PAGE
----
This is a shortened version of the Controlling Relationship Assessment from Invisible Chains: Overcoming Coercive Control in Your Intimate Relationships by Lisa Aronson Fontes. For the full assessment go to: http://www.guilford.com/fontes3-forms
If you answered “yes” to one or more of the questions in this assessment tool, then you may be in a controlling relationship. When you hear that a relationship is abusive, you may assume that it must include physical violence. However, in truth, emotional abuse and coercive control is more common, more insidious, and often more damaging. The impact of physical violence is often visible and concrete, while coercive control is hidden and secretive.
Evan Stark creted the term and concept of Coercive Control to help explain that intimate partner violence is more than just a fight and more than physical violence. Stark describes Coercive Control as “a pattern of behavior which seeks to take away the victim’s liberty or freedom, to strip away their sense of self. It is not just women’s bodily integrity which is violated but also their human rights.”
The goal of coercive control is to manage every aspect of the other individual. Violence may or may not be needed to maintain control. Instead, the abuser may use a range of tactics such as isolation, degradation, intimidation, threats, mind-games, micro-regulation (monitoring phone calls, appearance, social activities) to make the individual behave as they want. The abuser creates a world in which the individual is constantly monitored, judged, and criticized. The abuser has an idea in his/her head how the partner should act in all ways (appearance, behavior, house-keeping, parenting, sexually, etc.) and holds the partner responsible for following these unknown and often ever-changing rules.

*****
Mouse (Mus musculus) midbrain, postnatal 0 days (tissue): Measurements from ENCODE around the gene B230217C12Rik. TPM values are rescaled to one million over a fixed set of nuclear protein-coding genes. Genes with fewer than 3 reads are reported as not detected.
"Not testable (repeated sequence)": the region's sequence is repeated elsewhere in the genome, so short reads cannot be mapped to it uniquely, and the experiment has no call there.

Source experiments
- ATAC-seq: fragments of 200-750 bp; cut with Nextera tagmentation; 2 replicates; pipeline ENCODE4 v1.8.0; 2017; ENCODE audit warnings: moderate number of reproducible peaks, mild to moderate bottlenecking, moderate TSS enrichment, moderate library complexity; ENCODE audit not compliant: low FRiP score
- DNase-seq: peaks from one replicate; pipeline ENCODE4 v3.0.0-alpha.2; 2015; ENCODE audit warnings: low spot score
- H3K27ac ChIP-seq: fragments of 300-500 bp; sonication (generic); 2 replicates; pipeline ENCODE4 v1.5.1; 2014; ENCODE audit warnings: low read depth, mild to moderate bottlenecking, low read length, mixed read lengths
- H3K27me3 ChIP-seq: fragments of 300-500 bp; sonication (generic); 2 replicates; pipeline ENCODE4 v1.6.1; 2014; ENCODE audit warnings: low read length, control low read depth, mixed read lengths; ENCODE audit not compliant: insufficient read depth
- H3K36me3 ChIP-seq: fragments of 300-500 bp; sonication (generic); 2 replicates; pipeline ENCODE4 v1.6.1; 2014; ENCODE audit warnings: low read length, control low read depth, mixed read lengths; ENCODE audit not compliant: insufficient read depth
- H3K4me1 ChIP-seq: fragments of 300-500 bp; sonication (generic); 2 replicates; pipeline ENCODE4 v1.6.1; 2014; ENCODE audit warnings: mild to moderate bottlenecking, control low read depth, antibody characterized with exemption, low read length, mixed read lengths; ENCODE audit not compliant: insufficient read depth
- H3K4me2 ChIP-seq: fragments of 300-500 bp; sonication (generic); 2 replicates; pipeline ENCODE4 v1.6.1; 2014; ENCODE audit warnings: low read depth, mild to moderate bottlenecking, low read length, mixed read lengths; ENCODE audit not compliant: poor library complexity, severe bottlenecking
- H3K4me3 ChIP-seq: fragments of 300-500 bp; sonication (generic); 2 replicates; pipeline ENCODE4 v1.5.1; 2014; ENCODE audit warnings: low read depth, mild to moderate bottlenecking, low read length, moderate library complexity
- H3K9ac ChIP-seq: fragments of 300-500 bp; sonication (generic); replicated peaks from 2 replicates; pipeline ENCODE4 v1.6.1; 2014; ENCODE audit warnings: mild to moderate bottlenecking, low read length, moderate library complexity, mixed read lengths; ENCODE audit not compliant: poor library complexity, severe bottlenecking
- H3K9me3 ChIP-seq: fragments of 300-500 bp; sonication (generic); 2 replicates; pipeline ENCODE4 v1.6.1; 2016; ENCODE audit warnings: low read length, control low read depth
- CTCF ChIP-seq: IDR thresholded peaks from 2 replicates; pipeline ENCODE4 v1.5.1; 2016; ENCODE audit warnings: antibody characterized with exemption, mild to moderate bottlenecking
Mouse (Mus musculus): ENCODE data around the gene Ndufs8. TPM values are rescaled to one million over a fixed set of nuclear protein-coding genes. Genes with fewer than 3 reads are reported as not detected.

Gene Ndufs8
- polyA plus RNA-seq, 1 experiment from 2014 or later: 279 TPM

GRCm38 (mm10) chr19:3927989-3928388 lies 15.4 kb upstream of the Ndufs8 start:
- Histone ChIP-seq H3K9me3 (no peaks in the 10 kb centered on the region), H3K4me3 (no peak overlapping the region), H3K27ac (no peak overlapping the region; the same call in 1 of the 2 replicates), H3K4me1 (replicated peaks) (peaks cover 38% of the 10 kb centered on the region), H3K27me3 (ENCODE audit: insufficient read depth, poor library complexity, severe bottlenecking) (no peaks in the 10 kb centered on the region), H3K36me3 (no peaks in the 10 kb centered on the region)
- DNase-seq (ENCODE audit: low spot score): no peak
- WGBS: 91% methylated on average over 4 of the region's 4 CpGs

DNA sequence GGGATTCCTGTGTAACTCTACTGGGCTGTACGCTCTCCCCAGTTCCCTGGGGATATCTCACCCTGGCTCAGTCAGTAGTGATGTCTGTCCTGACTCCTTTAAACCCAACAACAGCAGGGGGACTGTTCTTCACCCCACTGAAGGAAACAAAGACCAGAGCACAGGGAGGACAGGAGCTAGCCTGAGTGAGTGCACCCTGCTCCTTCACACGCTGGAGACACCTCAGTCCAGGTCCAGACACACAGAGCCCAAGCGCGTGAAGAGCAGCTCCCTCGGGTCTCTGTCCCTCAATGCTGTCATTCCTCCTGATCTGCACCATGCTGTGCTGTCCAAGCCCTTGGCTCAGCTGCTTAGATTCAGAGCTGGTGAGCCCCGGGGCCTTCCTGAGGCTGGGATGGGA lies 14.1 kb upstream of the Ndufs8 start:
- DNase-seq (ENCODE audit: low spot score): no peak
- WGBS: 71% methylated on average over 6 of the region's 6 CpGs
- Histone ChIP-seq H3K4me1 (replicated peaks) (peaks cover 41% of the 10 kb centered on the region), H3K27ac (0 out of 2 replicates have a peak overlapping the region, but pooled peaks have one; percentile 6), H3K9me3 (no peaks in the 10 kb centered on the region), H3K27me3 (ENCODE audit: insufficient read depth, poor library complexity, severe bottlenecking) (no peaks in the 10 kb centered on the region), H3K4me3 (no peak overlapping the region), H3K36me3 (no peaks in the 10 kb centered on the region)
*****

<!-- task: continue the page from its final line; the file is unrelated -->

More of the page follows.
Evan stark states that, “Experiencing coercive control is like being taken hostage; the victim becomes captive in an unreal world created by the partner/abuser, entrapped in a world of confusion, contradiction and fear.”
The following is from cedernetwork.org.uk
Experiencing coercive control is like being taken hostage; the victim becomes captive in an unreal world created by the partner/abuser, entrapped in a world of confusion, contradiction and fear.
Surveillance continues even when the perpetrator is not present (constant phones calls or texts, using children to report on movement etc.). The perpetrator can come to appear omnipotent.
Fear and confusion are central to our understanding of coercive control; it is living in a world of moving goal-posts, shifting sand; it is like constantly walking on eggshells. It is a world of everyday terror.
In this way, coercive control is not domestic purely in the sense that it occurs at home – it crosses social space: literally, in that technology allows for surveillance wherever a victim is, and metaphorically, in that the victim becomes brainwashed, internalizing the rules, adapting her behavior to survive. Coercive control is the white noise against which she plays out her life; ever present, ever threatening. The strength to live with this and to function daily in a range of settings – to survive – is enormous and courageous.